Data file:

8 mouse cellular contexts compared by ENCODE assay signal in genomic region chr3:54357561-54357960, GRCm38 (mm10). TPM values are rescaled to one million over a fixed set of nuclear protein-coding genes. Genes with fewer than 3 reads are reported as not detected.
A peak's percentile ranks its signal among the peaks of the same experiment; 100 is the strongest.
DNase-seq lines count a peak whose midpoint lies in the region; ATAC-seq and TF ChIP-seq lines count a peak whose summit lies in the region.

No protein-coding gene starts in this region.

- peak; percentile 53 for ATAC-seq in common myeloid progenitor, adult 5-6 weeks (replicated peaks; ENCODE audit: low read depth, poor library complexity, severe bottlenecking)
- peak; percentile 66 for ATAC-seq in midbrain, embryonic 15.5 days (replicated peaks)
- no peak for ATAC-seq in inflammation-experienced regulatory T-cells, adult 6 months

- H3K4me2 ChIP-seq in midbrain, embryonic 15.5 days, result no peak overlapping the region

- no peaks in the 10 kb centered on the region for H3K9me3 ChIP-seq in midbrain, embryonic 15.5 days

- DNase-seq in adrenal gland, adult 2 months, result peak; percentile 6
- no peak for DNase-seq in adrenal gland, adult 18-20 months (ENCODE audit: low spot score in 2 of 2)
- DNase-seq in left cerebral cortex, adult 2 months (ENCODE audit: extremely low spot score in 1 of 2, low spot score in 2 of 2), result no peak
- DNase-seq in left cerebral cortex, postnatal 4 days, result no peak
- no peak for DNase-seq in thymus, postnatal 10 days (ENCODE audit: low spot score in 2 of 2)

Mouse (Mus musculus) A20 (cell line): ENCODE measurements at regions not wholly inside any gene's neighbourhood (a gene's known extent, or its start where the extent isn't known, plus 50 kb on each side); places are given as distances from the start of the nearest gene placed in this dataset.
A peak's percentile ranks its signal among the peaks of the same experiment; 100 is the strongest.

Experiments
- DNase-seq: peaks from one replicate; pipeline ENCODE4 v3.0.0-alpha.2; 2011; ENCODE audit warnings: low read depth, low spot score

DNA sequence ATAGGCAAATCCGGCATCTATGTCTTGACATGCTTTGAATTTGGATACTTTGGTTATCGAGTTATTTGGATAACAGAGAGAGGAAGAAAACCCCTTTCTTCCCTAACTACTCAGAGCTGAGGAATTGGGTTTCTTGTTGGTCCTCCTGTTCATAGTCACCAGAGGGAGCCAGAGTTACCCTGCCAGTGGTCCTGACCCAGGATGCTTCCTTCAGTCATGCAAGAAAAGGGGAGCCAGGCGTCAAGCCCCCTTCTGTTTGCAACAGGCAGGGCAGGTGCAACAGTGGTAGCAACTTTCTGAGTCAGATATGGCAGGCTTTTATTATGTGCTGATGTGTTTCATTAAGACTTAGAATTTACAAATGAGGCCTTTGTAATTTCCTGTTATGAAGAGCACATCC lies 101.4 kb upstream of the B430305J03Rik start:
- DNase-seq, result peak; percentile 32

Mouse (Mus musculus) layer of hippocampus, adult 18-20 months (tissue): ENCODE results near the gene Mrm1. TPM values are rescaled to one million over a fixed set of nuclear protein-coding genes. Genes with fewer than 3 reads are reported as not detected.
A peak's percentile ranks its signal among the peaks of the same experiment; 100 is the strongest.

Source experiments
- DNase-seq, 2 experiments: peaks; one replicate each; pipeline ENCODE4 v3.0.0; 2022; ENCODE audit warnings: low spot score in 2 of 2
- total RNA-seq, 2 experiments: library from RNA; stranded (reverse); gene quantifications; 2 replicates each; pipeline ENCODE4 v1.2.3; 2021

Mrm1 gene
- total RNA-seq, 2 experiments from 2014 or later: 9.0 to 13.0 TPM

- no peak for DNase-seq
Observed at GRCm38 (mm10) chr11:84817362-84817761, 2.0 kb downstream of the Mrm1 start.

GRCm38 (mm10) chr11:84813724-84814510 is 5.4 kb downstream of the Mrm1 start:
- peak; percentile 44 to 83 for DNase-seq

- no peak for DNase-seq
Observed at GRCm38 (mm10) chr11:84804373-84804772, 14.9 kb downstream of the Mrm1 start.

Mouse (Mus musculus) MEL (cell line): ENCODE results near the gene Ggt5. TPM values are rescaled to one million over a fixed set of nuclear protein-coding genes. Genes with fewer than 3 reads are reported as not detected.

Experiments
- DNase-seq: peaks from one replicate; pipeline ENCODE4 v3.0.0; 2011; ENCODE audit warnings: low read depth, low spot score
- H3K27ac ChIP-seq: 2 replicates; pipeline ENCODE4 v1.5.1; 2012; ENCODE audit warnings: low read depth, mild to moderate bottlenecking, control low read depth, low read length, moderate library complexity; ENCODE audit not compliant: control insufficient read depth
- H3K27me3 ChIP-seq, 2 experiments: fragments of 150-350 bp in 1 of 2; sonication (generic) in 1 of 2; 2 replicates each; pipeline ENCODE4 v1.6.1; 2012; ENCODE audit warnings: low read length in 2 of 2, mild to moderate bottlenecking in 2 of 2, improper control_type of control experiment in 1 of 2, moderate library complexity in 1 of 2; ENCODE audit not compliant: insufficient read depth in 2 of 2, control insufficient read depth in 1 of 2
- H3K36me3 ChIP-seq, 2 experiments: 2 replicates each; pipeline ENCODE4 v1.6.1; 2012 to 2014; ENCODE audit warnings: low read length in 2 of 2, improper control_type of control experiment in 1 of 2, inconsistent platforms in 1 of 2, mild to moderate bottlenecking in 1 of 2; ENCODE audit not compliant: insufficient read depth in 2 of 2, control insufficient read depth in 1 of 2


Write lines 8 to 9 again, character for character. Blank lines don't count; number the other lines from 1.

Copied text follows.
- H3K4me2 ChIP-seq in midbrain, embryonic 15.5 days, result no peak overlapping the region

- no peaks in the 10 kb centered on the region for H3K9me3 ChIP-seq in midbrain, embryonic 15.5 days